Moshe ben Maimon was a scholar of Scripture in the 12th century. Commonly known as Maimonides or "the Rambam" (pronounced RAHM bahm), he was the first to document the commandments given in the Bible.
Additional details are available for the commandments that are linked in the list below.
This site was created as a service of the Psalm 119 Foundation to share brief studies of the commandments G-d gave to humanity via the Hebrew Bible. These commandments are recorded in Genesis, Exodus, Leviticus, Numbers, and Deuteronomy. They are reiterated, reinforced, and repeated throughout all of Scripture.
They are G-d's holy Law.
These are the tags used on this site to categorize the 613 commandments given in the Hebrew Bible.
The 613 Commandments web site is a work in progress. As we study Scripture, we record our observations about each of the commandments.
Here are the most recently updated articles on the site:
"Speak to the sons of Israel, and tell them that they shall make for themselves tassels on the corners of their garments throughout their generations, and that they shall put on the tassel of each corner a cord of blue." (Numbers 15:38) The literal commandment is that we should make tassels on the corners of our garments.
"You shall utterly destroy all the places where the nations whom you shall dispossess serve their gods, on the high mountains and on the hills and under every green tree. You shall tear down their altars and smash their sacred pillars and burn their Asherim with fire, and you shall cut down the engraved images of their gods and obliterate their name from that place. You shall not act like this toward the LORD your God." (Deuteronomy 12:2-4)
This negative commandment literally says that we should not destroy the places where we serve G-d, tear down G-d's altar, or obliterate G-d's name. These were the things Israel was commanded to do in regards to gods of the nations they dispossessed when they entered the promised land.
"You shall not marry a woman in addition to her sister as a rival while she is alive, to uncover her nakedness." (Leviticus 18:18)
"So when any man from the sons of Israel, or from the aliens who sojourn among them, in hunting catches a beast or a bird which may be eaten, he shall pour out its blood and cover it with earth." (Leviticus 17:13)
The blood of animals caught while hunting shall be poured out and covered with dirt.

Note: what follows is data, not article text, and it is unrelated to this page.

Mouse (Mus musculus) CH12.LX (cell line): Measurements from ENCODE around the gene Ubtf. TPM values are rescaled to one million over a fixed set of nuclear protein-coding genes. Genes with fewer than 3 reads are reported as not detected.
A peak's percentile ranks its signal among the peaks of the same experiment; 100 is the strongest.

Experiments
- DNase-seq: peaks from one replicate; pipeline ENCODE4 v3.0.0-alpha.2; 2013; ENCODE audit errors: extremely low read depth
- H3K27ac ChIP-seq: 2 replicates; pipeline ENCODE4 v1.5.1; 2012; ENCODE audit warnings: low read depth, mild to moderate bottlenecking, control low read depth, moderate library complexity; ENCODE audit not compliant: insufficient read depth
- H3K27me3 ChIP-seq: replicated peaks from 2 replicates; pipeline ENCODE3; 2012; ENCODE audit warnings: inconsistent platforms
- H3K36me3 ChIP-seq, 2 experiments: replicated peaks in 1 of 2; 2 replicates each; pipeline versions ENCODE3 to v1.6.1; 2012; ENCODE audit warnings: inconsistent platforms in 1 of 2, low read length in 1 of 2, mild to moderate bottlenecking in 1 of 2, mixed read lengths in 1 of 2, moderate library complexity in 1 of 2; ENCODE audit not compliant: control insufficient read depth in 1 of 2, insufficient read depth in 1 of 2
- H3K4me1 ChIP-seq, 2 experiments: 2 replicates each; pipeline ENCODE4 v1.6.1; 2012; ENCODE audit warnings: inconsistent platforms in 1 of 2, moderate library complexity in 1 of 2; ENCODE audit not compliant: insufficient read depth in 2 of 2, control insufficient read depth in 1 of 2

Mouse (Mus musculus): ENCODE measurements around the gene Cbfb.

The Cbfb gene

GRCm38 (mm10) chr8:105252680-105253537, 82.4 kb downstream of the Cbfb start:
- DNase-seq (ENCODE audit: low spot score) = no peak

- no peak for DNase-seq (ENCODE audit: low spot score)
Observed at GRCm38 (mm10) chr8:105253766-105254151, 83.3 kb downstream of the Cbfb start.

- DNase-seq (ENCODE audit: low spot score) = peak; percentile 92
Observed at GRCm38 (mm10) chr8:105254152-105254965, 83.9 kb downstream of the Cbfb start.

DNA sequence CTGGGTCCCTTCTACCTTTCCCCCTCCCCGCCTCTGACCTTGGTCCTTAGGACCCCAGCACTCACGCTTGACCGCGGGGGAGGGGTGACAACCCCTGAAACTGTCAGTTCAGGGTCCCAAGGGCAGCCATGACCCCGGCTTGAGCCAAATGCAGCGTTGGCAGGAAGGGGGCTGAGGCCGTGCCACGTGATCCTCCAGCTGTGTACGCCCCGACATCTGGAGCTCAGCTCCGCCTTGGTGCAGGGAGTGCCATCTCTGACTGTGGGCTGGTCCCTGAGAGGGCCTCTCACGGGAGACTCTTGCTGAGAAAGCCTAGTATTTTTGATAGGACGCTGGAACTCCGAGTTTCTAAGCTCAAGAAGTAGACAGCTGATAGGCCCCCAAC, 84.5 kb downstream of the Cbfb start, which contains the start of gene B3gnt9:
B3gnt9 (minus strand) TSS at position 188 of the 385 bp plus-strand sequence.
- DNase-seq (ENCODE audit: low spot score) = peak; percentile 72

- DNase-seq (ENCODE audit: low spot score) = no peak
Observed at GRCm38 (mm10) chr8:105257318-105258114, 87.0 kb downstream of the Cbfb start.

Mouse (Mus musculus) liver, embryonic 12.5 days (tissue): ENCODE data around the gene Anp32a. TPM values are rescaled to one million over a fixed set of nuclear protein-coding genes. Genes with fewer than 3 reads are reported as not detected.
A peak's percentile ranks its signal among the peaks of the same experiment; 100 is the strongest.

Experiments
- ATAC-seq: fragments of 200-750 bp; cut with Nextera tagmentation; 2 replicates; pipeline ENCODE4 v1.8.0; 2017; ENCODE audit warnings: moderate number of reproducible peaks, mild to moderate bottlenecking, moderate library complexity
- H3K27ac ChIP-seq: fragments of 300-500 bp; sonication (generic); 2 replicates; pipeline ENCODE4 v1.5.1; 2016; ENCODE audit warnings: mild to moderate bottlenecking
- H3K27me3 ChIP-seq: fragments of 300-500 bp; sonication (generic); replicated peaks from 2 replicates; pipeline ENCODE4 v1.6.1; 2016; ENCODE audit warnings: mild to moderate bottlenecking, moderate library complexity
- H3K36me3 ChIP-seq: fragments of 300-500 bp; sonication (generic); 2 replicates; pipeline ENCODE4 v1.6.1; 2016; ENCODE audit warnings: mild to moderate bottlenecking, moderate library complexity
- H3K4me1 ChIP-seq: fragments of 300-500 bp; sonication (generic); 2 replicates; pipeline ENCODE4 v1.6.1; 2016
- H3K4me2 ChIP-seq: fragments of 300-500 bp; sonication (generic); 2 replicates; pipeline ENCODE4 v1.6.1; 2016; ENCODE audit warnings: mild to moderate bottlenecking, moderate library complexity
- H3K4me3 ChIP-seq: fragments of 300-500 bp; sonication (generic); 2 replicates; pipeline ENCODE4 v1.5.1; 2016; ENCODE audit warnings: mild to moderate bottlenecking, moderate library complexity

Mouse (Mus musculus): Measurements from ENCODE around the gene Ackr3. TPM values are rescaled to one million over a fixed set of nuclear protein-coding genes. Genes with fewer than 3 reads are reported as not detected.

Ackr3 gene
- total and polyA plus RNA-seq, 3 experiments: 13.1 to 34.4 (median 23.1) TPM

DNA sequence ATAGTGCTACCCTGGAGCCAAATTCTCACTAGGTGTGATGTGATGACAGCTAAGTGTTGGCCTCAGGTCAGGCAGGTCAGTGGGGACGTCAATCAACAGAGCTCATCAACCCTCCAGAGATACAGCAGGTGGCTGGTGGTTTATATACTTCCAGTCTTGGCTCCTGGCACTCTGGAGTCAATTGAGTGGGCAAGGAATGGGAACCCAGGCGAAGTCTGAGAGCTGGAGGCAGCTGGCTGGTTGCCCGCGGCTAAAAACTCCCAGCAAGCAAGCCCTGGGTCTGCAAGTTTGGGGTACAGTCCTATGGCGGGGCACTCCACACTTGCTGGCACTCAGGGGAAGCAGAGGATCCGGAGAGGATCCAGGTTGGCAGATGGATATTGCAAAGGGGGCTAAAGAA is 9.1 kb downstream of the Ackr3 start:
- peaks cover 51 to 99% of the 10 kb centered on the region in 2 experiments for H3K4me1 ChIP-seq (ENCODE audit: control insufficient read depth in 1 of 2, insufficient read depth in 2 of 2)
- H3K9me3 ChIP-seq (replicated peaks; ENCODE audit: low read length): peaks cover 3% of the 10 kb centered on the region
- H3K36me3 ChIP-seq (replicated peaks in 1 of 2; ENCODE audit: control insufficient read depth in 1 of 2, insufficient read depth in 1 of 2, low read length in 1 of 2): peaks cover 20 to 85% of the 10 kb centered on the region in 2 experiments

"You shall not wrong a stranger or oppress him, for you were strangers in the land of Egypt." (Exodus 22:21)
The literal commandment is that we should not oppress strangers.
"But, whether it is an ox or a sheep, you shall not kill both it and its young in one day." (Leviticus 22:28)
"If the place which the LORD your God chooses to put His name is too far from you, then you may slaughter of your herd and flock which the LORD has given you, as I have commanded you; and you may eat within your gates whatever you desire." (Deuteronomy 12:21)
"Who ate the fat of their sacrifices, And drank the wine of their drink offering? Let them rise up and help you, Let them be your hiding place!" (Deuteronomy 32:38)
"For seven days you shall present an offering by fire to the LORD. On the eighth day you shall have a holy convocation and present an offering by fire to the LORD; it is an assembly. You shall do no laborious work." (Leviticus 23:36) The literal commandment is that we should do no laborious work on the eighth day of the Feast of Booths/Tabernacles (Sukkot).
"On the first day is a holy convocation; you shall do no laborious work of any kind." (Leviticus 23:24) The literal commandment is that we should do no laborious work of any kind on the fifteenth of the seventh month (the Feast of Booths/Tabernacles- Sukkot).
"You shall not profane My holy name, but I will be sanctified among the sons of Israel; I am the LORD who sanctifies you, who brought you out from the land of Egypt, to be your God; I am the LORD." (Leviticus 22:32-33)
This is a positive commandment to sanctify G-d's name... to set it apart for sacred use; to consecrate it.